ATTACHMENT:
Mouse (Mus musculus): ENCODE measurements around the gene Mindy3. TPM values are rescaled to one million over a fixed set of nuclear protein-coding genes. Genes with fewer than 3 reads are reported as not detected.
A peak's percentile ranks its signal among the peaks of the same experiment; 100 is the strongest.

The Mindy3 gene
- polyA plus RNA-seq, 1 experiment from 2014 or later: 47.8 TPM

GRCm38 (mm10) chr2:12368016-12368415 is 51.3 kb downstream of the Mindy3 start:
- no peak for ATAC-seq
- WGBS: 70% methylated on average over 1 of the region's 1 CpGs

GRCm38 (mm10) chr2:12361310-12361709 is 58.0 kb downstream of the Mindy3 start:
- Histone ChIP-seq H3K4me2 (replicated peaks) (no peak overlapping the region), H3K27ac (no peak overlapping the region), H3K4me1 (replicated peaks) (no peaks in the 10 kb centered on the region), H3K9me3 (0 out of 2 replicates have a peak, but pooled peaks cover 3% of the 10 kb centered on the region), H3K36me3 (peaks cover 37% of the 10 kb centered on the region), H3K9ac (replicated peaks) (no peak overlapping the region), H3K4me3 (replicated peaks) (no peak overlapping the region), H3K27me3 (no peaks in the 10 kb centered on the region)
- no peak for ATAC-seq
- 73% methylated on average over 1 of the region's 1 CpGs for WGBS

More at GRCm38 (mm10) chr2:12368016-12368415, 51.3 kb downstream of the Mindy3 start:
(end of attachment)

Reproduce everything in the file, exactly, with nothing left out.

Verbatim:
Mouse (Mus musculus): ENCODE measurements around the gene Mindy3. TPM values are rescaled to one million over a fixed set of nuclear protein-coding genes. Genes with fewer than 3 reads are reported as not detected.
A peak's percentile ranks its signal among the peaks of the same experiment; 100 is the strongest.

The Mindy3 gene
- polyA plus RNA-seq, 1 experiment from 2014 or later: 47.8 TPM

GRCm38 (mm10) chr2:12368016-12368415 is 51.3 kb downstream of the Mindy3 start:
- no peak for ATAC-seq
- WGBS: 70% methylated on average over 1 of the region's 1 CpGs

GRCm38 (mm10) chr2:12361310-12361709 is 58.0 kb downstream of the Mindy3 start:
- Histone ChIP-seq H3K4me2 (replicated peaks) (no peak overlapping the region), H3K27ac (no peak overlapping the region), H3K4me1 (replicated peaks) (no peaks in the 10 kb centered on the region), H3K9me3 (0 out of 2 replicates have a peak, but pooled peaks cover 3% of the 10 kb centered on the region), H3K36me3 (peaks cover 37% of the 10 kb centered on the region), H3K9ac (replicated peaks) (no peak overlapping the region), H3K4me3 (replicated peaks) (no peak overlapping the region), H3K27me3 (no peaks in the 10 kb centered on the region)
- no peak for ATAC-seq
- 73% methylated on average over 1 of the region's 1 CpGs for WGBS

More at GRCm38 (mm10) chr2:12368016-12368415, 51.3 kb downstream of the Mindy3 start: